Exposure may increase risk by 44%, researchers say
THURSDAY, Feb. 12 (HealthDay News) -- People exposed to secondhand smoke may face as much as a 44 percent increased risk of developing dementia, a new study suggests.
While previous research has established a connection between smoking and increased risk for dementia and Alzheimer's disease, this new study is the largest review to date showing a link between secondhand smoke and the threat of dementia, the authors said.
"There is an association between cognitive function, which is often but not necessarily a precursor of dementia, and exposure to passive smoking," said lead researcher Iain Lang, a research fellow in the Public Health and Epidemiology Group at Peninsula Medical School in Exeter, England.
What's more, Lang said, the risk of impaired cognitive function increases with the amount of exposure to secondhand smoke, the findings suggest. "For people at the highest levels of exposure, the risk is probably higher," he said.
The study was published online Feb. 13 in the journal BMJ.com.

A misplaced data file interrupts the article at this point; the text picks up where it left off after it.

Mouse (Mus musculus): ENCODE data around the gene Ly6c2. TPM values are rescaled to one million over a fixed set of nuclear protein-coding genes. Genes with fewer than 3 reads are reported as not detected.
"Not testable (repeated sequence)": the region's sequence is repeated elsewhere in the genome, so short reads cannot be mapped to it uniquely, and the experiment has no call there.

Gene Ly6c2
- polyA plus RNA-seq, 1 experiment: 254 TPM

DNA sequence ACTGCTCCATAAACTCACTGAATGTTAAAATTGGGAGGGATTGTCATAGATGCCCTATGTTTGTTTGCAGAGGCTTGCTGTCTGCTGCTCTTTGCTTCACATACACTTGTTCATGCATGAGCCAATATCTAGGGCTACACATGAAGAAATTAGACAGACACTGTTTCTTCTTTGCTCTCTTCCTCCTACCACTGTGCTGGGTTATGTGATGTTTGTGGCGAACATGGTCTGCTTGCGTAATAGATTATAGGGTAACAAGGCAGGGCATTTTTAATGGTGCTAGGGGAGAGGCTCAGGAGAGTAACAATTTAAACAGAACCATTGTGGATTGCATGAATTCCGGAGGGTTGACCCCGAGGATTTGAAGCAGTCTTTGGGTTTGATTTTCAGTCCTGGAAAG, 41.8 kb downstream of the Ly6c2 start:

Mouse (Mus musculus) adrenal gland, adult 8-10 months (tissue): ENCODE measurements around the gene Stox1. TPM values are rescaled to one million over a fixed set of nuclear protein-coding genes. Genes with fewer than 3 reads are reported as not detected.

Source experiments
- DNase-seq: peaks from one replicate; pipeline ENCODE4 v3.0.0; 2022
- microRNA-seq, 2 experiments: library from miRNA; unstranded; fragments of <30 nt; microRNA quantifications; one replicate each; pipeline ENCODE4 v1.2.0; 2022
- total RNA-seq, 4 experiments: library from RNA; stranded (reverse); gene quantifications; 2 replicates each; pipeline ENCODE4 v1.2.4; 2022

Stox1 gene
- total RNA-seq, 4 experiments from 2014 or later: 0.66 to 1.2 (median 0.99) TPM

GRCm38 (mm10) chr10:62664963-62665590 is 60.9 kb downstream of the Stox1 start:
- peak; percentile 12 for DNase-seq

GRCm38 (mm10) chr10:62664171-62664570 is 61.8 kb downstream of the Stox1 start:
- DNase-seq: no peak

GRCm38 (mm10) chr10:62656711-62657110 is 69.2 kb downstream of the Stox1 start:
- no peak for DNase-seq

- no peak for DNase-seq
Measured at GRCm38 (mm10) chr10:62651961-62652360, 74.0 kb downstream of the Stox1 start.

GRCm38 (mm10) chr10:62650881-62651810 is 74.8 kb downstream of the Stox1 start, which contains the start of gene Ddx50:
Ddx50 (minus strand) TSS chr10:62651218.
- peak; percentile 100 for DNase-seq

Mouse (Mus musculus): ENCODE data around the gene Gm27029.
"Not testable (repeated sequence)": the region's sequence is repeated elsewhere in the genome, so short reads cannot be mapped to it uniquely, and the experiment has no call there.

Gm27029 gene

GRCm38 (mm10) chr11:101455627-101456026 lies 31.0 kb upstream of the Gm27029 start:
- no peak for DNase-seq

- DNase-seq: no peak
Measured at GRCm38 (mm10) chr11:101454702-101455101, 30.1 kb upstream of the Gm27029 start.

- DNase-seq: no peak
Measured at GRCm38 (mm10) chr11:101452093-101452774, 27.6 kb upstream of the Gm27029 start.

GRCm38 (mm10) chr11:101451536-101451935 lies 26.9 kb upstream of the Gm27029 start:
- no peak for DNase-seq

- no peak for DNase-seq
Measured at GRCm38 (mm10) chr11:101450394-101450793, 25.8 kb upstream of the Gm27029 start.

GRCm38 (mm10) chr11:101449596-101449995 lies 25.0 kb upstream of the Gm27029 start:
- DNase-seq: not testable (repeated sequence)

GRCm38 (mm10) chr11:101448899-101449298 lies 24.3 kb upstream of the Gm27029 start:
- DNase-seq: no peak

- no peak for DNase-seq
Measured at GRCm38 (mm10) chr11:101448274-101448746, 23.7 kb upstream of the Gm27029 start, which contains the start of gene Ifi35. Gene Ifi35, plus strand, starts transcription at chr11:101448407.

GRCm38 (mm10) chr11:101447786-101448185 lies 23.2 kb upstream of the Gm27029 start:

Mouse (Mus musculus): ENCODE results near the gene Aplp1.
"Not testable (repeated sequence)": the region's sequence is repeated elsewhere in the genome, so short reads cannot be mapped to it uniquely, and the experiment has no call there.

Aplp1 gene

For the study, Lang's team collected data on more than 4,800 nonsmokers who were over 50 years old. The researchers tested saliva samples from these people for levels of cotinine, a product of nicotine that can be found in saliva for about 25 hours after exposure to smoke.
The study participants also took neuropsychological tests to assess brain function and cognitive impairment. These tests evaluated memory, math and verbal skills. People whose scores were in the lowest 10 percent were classified as having some level of cognitive impairment.
The researchers found that people with the highest cotinine levels had a 44 percent increased risk of cognitive impairment, compared with people with the lowest cotinine levels. And, while the risk of impairment was lower in people with lower cotinine levels, the risk was still significant.<
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